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1.
J Pathol ; 2021 Nov 12.
Artigo em Inglês | MEDLINE | ID: mdl-34767264

RESUMO

Alterations in chromatin remodelling genes are increasingly recognised as drivers of undifferentiated malignancies. In atypical teratoid/rhabdoid tumours (ATRT) and extracranial rhabdoid tumours (ECRT), inactivation of SMARCB1 underlies >95% of cases. In the remainder, the culprit is another SWI-SNF family member, SMARCA4. By contrast, in small cell carcinoma of the ovary hypercalcemic type (SCCOHT), SMARCA4 deficiency is by far the most common driver mechanism, while SMARCB1 alterations are rarely seen. It is unclear why alterations are so heavily weighted towards one or another subunit based on site alone, but both have become essential markers for the diagnosis and management of these undifferentiated lesions. Core SMARCA4-deficient undifferentiated malignancies share an aggressive clinical course and show an overlapping morphologic phenotype. In their study, Andrianteranagna and colleagues used DNA methylation and gene expression profiling to compare two subsets of SMARCA4-deficient malignancies diagnosed as SCCOHT and ECRT. Their work gives further insight into the subtle molecular spectrum of SMARCA4-deficient tumours, and their distinction from ATRT and ECRT with SMARCB1 inactivation. The characterisation of these molecular features is likely to play an important role in the future as we try to establish a clinically meaningful framework for the diagnosis and management of these lesions. This article is protected by copyright. All rights reserved.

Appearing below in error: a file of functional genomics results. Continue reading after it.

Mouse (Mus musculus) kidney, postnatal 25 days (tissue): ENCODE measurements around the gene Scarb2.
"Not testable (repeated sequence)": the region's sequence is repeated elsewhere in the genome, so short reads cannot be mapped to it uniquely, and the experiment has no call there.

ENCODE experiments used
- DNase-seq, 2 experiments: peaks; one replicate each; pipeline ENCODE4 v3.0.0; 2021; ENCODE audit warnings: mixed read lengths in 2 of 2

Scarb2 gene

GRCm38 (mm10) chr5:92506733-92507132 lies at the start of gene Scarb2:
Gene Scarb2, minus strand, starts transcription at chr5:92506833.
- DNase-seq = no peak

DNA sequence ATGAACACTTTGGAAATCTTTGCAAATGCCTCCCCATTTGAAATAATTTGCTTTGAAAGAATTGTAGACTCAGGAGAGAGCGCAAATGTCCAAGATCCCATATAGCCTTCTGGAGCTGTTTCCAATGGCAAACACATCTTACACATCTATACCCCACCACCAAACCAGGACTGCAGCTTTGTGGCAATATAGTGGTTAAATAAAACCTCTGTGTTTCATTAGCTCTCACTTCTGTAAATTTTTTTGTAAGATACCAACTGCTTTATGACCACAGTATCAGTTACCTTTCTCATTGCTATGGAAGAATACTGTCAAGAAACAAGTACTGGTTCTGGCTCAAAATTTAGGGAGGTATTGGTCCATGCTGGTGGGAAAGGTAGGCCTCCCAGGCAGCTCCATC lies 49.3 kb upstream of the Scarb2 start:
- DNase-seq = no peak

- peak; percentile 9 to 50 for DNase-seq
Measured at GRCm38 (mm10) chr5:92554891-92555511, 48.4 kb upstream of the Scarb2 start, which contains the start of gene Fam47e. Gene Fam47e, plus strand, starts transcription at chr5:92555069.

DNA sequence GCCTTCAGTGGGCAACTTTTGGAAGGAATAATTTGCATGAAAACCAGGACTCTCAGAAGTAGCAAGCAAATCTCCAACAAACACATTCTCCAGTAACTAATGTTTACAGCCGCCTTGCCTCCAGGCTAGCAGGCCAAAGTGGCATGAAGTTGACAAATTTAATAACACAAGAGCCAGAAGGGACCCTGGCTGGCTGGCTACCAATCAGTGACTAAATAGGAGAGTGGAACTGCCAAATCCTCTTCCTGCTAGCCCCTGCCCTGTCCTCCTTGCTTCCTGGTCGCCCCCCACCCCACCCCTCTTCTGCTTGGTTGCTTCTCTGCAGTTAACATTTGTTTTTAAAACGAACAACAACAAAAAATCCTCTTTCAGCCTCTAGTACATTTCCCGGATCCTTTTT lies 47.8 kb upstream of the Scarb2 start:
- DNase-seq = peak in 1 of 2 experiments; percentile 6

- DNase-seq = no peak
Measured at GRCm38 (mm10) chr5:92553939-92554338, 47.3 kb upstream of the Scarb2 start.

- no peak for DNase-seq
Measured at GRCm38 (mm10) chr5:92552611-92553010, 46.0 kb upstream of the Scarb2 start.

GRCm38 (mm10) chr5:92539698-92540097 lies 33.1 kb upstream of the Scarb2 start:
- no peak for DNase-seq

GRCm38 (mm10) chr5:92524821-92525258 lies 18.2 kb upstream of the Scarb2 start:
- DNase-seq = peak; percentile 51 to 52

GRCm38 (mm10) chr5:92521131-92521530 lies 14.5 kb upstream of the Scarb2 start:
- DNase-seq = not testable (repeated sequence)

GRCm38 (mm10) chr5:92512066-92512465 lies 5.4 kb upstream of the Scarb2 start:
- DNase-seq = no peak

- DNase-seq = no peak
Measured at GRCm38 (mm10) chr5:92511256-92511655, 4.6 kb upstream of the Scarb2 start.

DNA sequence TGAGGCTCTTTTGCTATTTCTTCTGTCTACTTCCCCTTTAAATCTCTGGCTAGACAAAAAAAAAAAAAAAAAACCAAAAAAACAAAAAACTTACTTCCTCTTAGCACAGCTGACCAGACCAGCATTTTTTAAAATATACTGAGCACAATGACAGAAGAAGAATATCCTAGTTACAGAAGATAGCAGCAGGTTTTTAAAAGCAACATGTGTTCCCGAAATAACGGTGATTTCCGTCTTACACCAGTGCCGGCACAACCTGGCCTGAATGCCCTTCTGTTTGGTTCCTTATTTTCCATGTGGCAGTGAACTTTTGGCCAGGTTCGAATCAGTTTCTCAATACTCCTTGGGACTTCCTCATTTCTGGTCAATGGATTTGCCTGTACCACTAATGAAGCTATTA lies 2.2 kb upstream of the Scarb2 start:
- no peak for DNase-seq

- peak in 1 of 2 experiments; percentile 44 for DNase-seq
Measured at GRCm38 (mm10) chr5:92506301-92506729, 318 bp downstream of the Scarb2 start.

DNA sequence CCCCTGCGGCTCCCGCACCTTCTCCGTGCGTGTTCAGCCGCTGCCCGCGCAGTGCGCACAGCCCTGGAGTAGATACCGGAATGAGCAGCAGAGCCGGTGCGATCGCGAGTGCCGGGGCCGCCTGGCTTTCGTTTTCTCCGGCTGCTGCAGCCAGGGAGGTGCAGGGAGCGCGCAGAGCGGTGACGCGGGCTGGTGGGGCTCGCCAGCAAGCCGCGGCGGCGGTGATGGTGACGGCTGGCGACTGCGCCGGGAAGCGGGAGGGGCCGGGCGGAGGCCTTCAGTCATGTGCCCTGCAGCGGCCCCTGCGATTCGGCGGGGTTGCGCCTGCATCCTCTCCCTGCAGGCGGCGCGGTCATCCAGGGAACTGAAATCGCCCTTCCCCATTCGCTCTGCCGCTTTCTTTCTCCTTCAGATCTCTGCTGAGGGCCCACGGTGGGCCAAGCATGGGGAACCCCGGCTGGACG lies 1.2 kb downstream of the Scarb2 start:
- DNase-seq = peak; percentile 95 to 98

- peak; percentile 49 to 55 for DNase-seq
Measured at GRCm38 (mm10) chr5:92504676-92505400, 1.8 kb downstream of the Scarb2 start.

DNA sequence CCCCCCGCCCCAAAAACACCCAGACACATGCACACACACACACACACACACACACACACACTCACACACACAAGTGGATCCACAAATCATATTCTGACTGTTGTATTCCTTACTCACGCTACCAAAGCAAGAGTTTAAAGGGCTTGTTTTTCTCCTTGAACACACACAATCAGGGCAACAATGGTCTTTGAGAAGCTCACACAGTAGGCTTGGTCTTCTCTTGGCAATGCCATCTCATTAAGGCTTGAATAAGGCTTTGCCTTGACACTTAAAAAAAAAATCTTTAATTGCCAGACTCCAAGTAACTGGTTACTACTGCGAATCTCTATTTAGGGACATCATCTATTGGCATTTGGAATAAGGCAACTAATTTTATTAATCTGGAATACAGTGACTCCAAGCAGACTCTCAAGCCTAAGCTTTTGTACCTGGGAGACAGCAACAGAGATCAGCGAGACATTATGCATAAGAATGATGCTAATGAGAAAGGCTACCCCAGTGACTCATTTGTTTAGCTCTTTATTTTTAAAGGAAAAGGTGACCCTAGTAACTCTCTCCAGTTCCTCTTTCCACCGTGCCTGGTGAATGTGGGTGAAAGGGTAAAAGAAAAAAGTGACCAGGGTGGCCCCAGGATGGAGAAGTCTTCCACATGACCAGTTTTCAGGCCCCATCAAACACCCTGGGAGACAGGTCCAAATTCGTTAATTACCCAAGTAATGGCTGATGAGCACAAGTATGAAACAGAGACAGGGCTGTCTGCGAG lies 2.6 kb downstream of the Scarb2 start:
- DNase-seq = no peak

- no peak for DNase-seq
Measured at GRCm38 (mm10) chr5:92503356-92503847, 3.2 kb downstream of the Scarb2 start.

5.
Mod Pathol ; 34(12): 2096-2097, 2021 Dec.
Artigo em Inglês | MEDLINE | ID: mdl-34642426
7.
Nat Commun ; 12(1): 5404, 2021 09 13.
Artigo em Inglês | MEDLINE | ID: mdl-34518526

RESUMO

Inactivating mutations in SMARCA4 and concurrent epigenetic silencing of SMARCA2 characterize subsets of ovarian and lung cancers. Concomitant loss of these key subunits of SWI/SNF chromatin remodeling complexes in both cancers is associated with chemotherapy resistance and poor prognosis. Here, we discover that SMARCA4/2 loss inhibits chemotherapy-induced apoptosis through disrupting intracellular organelle calcium ion (Ca2+) release in these cancers. By restricting chromatin accessibility to ITPR3, encoding Ca2+ channel IP3R3, SMARCA4/2 deficiency causes reduced IP3R3 expression leading to impaired Ca2+ transfer from the endoplasmic reticulum to mitochondria required for apoptosis induction. Reactivation of SMARCA2 by a histone deacetylase inhibitor rescues IP3R3 expression and enhances cisplatin response in SMARCA4/2-deficient cancer cells both in vitro and in vivo. Our findings elucidate the contribution of SMARCA4/2 to Ca2+-dependent apoptosis induction, which may be exploited to enhance chemotherapy response in SMARCA4/2-deficient cancers.


Assuntos
Antineoplásicos/farmacologia , Apoptose/efeitos dos fármacos , Cálcio/metabolismo , DNA Helicases/genética , Receptores de Inositol 1,4,5-Trifosfato/metabolismo , Mitocôndrias/metabolismo , Mutação , Proteínas Nucleares/genética , Fatores de Transcrição/genética , Animais , Apoptose/genética , Linhagem Celular Tumoral , DNA Helicases/metabolismo , Perfilação da Expressão Gênica/métodos , Regulação Neoplásica da Expressão Gênica , Células HEK293 , Humanos , Transporte de Íons/genética , Masculino , Camundongos Endogâmicos NOD , Camundongos Knockout , Camundongos SCID , Neoplasias/tratamento farmacológico , Neoplasias/genética , Neoplasias/metabolismo , Proteínas Nucleares/metabolismo , Fatores de Transcrição/metabolismo , Ensaios Antitumorais Modelo de Xenoenxerto/métodos